Lightning Network transactions have successfully deployed on Bitcoin’s mainnet, marking the first step in a tech upgrade, which will likely transform user experience.
Lightning Hits Bitcoin Mainner
As cryptocurrency trader and commentator Vortex noted on Christmas Day, Lightning’s RC1 has had a tentative release and “mainnet (transactions) have been completed.”
The Lightning Network is perhaps the most hotly-awaited so-called ‘layer two’ upgrade for the Bitcoin network. Once active, users will be able to send BTC funds practically instantaneously for next to no fee.
A beta release for the mainnet is due later, Vortex notes, but users can already research how to take advantage of the implementation ahead of time.
Some places where Lightning payments can be used are Starblocks and Yalls.org.
A testnet platform for Lightning transactions currently allows anyone to create a wallet and get a sense of how the technology works using test bitcoins (tBTC). Transactions using the tool complete in several seconds.
Stifling Bitcoin Cash Criticism
Every advance in Lightning is music to the ears of frustrated investors eager to focus on Bitcoin as a currency for smaller amounts in addition to its use as an investment tool.
As mainstream consumers continue to pile into cryptocurrency en masse, Bitcoin fees this month surpassed an eye-watering 1000 satoshis per byte, resulting in giant miner incentives to process payments at a comparatively very slow rate.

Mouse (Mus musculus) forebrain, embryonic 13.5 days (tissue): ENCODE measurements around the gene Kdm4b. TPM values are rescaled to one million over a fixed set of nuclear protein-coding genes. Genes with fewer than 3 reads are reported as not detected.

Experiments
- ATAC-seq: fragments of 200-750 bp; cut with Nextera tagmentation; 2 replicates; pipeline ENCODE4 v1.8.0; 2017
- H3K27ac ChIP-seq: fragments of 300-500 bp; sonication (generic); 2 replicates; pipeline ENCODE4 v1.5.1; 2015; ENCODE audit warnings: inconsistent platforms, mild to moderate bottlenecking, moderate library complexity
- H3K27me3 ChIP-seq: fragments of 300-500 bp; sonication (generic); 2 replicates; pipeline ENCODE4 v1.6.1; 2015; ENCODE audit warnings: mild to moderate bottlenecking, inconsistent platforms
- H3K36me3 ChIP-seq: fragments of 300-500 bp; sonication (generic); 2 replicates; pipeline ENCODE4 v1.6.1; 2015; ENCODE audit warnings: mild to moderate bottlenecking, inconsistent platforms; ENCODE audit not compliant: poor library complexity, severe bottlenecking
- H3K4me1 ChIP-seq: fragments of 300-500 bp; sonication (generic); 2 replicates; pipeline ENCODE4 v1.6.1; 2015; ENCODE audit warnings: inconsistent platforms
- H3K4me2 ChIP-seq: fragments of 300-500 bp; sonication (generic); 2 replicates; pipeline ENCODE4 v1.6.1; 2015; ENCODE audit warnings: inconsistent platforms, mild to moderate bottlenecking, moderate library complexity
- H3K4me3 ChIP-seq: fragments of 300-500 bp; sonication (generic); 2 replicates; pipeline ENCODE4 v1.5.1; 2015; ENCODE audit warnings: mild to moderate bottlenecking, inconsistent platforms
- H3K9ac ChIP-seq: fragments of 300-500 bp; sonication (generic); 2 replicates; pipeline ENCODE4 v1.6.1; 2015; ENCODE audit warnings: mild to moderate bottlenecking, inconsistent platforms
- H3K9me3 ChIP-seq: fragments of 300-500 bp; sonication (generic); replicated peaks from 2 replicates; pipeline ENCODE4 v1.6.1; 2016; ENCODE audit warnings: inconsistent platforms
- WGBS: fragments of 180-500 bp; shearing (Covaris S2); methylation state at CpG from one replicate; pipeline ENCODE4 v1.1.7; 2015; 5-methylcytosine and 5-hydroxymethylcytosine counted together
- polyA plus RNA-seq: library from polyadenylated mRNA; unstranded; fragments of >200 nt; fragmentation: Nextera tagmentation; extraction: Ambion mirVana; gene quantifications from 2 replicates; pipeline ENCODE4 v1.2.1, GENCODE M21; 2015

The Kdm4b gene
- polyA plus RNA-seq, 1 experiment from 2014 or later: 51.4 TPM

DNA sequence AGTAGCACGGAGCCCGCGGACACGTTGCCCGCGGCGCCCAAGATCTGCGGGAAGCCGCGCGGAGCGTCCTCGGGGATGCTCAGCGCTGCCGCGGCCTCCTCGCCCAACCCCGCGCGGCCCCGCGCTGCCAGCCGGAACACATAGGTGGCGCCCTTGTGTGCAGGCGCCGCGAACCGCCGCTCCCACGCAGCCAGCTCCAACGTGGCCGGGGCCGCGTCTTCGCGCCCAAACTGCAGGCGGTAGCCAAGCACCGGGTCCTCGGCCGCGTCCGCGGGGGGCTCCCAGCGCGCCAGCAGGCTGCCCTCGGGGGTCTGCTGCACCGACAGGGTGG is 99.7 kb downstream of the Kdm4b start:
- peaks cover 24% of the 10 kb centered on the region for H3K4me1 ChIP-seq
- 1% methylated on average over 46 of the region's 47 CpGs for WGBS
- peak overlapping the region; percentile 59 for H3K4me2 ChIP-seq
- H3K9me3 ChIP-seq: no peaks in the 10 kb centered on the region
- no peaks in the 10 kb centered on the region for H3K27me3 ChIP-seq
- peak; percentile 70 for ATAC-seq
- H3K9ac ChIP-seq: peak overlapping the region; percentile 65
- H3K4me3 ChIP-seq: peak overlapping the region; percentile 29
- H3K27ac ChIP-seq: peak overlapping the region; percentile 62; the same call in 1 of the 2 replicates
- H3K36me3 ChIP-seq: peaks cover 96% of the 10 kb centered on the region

While fees from SegWit addresses are lower, many major wallet providers and payment processors still do not support it, worsening value-for-money for users and businesses transacting in Bitcoin.
Commenting on the project’s outlook for next year, Lightning’s co-founder Elizabeth Stark said she “looked forward to way more of what no one has ever done.”
Bitcoin itself meanwhile has managed to withstand recent pressures to come off lows resulting from last week’s $6000 price correction.
As Bitcoinist reports today, positive belief in Bitcoin’s technical outlook is returning as prices hover above $15,000, while improvements to transaction fees and times would negate a key criticism fuelling the popularity of rival fork Bitcoin Cash.
This article was first published by Wilma Woo at Bitcoinist